OPB | Broadcast: May 3, 2017
An Oregon man who has an engineering degree from Sweden has been fined for practicing engineering without a license. We learn about Portland's Japantown before WWII, and about a new documentary on Oregon-born food writer James Beard.
OPB | Broadcast: April 18, 2017
We get business news from the editor of the "Portland Business Journal," then turn to a new lawsuit brought by disability rights advocates. We end the hour with a preview of the Soul'd Out music festival.
OPB | Broadcast: March 27, 2017
We learn what a recent SCOTUS ruling means for students with disabilities, what's next for a Portland homeless camp, and how Oregonians fought against discrimination during WWII.
OPB | Broadcast: Jan. 9, 2017
Mary Elledge's son Rob was murdered 30 years ago. She doesn't believe in executing every person who is convicted of murder — but she says the death penalty can provide vital leverage for prosecutors trying to solve a case.
OPB | Broadcast: Jan. 18, 2017
Simon Tam discusses the arguments made before the U.S. Supreme Court today; we get an update from the state's Chief Information Officer, Alex Pettit; and Sen. Ron Wyden talks cabinet hearings, the ACA, and more.
OPB | Broadcast: Jan. 3, 2017
Former Oregon Gov. John Kitzhaber stands by his 2011 moratorium on the state's death penalty but says what he most wants is for Oregonians to begin a civic dialogue around the costs and benefits of capital punishment in the state.
OPB | Broadcast: Dec. 6, 2016
Deschutes County District Attorney John Hummel opposes the death penalty, but he's seeking it in a murder case he is prosecuting.
OPB | Broadcast: Nov. 3, 2016
We hear why bestselling Portland author Chelsea Cain recently shut down her Twitter account. We'll also talk to the state's first elder abuse prosecutor and end with an interview with Libertarian presidential candidate Gary Johnson.
OPB | Broadcast: Sept. 5, 2016
We listen back to our documentary of the nearly six-week Malheur National Wildlife Refuge occupation in this hour-long Think Out Loud special.
OPB | Broadcast: July 20, 2016
We talk to the chair of the Oregon GOP and a young Republican at the RNC. Then, it's pretrial hearings for the Malheur refuge occupiers and the latest on political drama in Clark County.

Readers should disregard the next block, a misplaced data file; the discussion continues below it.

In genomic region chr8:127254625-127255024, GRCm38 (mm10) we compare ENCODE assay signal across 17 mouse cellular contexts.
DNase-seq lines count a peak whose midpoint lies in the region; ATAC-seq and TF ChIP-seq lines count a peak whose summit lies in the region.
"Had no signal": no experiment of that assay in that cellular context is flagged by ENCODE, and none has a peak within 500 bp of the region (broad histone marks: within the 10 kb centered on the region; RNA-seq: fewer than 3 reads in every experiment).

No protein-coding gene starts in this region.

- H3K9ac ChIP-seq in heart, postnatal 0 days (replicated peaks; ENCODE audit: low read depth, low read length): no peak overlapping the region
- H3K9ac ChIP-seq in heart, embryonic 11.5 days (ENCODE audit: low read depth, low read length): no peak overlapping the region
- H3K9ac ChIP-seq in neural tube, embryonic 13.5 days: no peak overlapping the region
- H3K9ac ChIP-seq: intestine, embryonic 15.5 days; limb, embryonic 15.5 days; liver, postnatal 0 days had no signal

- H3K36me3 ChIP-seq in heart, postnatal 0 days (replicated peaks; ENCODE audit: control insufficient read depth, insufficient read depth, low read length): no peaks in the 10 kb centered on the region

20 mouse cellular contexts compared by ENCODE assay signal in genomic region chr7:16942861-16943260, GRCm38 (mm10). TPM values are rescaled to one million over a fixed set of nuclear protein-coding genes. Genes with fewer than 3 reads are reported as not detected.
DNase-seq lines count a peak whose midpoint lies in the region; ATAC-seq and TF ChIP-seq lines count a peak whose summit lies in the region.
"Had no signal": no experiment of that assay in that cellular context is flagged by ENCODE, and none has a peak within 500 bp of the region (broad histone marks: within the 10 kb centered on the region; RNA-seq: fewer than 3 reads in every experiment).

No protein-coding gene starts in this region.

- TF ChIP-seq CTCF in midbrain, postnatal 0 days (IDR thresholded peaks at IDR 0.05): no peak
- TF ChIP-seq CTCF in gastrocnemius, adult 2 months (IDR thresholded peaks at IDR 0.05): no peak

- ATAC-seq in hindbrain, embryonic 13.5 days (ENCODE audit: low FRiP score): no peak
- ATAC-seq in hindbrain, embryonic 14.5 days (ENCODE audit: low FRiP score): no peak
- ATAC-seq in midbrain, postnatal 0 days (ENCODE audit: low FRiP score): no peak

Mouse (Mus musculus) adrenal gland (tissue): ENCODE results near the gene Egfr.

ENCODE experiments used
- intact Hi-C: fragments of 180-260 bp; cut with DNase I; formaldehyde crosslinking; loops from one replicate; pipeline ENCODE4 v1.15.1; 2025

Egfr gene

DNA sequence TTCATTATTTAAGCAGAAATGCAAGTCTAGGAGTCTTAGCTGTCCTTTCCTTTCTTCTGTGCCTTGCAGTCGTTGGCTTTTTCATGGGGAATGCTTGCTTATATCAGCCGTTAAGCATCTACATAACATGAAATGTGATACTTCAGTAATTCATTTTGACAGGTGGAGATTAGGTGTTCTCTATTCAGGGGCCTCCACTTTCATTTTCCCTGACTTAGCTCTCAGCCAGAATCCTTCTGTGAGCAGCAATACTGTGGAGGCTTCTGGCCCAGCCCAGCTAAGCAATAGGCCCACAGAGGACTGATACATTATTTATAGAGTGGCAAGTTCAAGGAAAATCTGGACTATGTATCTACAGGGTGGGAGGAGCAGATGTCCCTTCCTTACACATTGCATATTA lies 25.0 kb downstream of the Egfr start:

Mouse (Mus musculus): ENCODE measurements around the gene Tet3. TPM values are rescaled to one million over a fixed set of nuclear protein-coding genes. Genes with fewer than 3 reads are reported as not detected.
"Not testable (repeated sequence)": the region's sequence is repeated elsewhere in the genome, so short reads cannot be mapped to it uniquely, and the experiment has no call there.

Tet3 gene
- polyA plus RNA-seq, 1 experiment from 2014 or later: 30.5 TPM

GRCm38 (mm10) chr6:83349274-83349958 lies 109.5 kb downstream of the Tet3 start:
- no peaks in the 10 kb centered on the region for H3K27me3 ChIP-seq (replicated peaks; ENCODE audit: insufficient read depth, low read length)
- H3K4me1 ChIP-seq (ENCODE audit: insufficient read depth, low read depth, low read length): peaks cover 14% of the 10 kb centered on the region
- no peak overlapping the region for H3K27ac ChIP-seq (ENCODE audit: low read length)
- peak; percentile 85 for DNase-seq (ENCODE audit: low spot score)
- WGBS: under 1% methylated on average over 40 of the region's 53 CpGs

OPB | Broadcast: May 5, 2016
We find out about the deep dive NPR and member stations did into how public schools are funded across the country. Then turn to the University of Oregon debate over investing in fossil fuel companies, and get an update on the trial against the occupiers of the Malheur National Wildlife Refuge.
OPB | Broadcast: Jan. 19, 2016
We talk to a law professor about her idea to create new legal requirements for parents. We hear about a series of conversations put on by Oregon Humanities around death and dying. Then we get an EarthFix update about coal and oil-by-rail.
OPB | Broadcast: Jan. 5, 2016
We hear from one of the self-described militiamen occupying the Malheur National Wildlife Refuge. And we get an update on the new laws taking effect in the new year.
OPB | Broadcast: Nov. 24, 2015
During World War II, lawyer Minoru Yasui challenged the military curfews in place for German nationals, Italian nationals, and anyone with Japanese ancestry.
OPB | Broadcast: Oct. 21, 2015
The elder abuse rate in Oregon rose in 2014. We'll find out what's behind that rise, and how those charged with identifying, prosecuting and preventing such abuse are approaching the problem.
OPB | Broadcast: Oct. 6, 2015
We preview the major cases and issues that will come before the Supreme Court this fall term.
OPB | Broadcast: Aug. 12, 2015
A former assistant professor at Northwest Christian University says she was fired after she told her supervisor she was pregnant out of wedlock.
OPB | Broadcast: July 14, 2015
The city of Grants Pass was awarded a grant by the Legislature to set up a sobering center.
OPB | Broadcast: July 10, 2015
Some dogs are deemed so dangerous that they are ordered by the courts to be euthanized. One Portland couple thinks that's wrong, and they're taking the dogs' cases to court.